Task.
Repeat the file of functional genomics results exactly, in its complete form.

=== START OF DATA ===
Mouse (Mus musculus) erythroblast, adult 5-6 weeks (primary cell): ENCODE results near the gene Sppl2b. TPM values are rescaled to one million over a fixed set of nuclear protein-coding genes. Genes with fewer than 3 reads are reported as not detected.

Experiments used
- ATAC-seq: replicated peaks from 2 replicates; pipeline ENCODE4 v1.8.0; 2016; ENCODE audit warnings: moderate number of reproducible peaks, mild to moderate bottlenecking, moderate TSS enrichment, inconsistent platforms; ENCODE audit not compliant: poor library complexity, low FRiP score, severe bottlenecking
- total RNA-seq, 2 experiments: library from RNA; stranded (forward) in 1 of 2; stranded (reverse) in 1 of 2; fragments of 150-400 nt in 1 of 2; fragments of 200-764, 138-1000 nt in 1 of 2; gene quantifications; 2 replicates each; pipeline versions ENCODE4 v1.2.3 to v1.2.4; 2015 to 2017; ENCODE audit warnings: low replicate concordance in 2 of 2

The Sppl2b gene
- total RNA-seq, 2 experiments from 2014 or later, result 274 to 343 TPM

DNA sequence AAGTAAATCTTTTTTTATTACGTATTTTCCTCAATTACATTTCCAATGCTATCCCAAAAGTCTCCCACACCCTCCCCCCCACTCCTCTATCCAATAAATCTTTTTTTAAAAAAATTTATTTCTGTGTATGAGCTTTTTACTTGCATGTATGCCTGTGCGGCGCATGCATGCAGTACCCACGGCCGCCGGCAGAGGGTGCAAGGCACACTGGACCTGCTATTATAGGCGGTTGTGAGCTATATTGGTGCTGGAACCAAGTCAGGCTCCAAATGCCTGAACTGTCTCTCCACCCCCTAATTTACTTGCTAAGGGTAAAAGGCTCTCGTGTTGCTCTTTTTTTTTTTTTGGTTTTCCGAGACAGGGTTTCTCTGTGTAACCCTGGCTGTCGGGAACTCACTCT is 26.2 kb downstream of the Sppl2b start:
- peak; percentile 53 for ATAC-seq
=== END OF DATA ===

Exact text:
Mouse (Mus musculus) erythroblast, adult 5-6 weeks (primary cell): ENCODE results near the gene Sppl2b. TPM values are rescaled to one million over a fixed set of nuclear protein-coding genes. Genes with fewer than 3 reads are reported as not detected.

Experiments used
- ATAC-seq: replicated peaks from 2 replicates; pipeline ENCODE4 v1.8.0; 2016; ENCODE audit warnings: moderate number of reproducible peaks, mild to moderate bottlenecking, moderate TSS enrichment, inconsistent platforms; ENCODE audit not compliant: poor library complexity, low FRiP score, severe bottlenecking
- total RNA-seq, 2 experiments: library from RNA; stranded (forward) in 1 of 2; stranded (reverse) in 1 of 2; fragments of 150-400 nt in 1 of 2; fragments of 200-764, 138-1000 nt in 1 of 2; gene quantifications; 2 replicates each; pipeline versions ENCODE4 v1.2.3 to v1.2.4; 2015 to 2017; ENCODE audit warnings: low replicate concordance in 2 of 2

The Sppl2b gene
- total RNA-seq, 2 experiments from 2014 or later, result 274 to 343 TPM

DNA sequence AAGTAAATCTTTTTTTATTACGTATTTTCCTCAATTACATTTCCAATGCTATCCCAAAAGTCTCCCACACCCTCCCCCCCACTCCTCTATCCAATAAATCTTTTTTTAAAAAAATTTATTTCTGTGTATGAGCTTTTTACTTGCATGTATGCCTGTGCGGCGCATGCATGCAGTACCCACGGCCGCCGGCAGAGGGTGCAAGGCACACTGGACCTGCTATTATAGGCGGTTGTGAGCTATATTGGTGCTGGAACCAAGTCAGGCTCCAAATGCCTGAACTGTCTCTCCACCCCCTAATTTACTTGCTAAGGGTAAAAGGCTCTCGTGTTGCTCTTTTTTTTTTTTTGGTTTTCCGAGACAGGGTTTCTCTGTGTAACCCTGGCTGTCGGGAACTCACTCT is 26.2 kb downstream of the Sppl2b start:
- peak; percentile 53 for ATAC-seq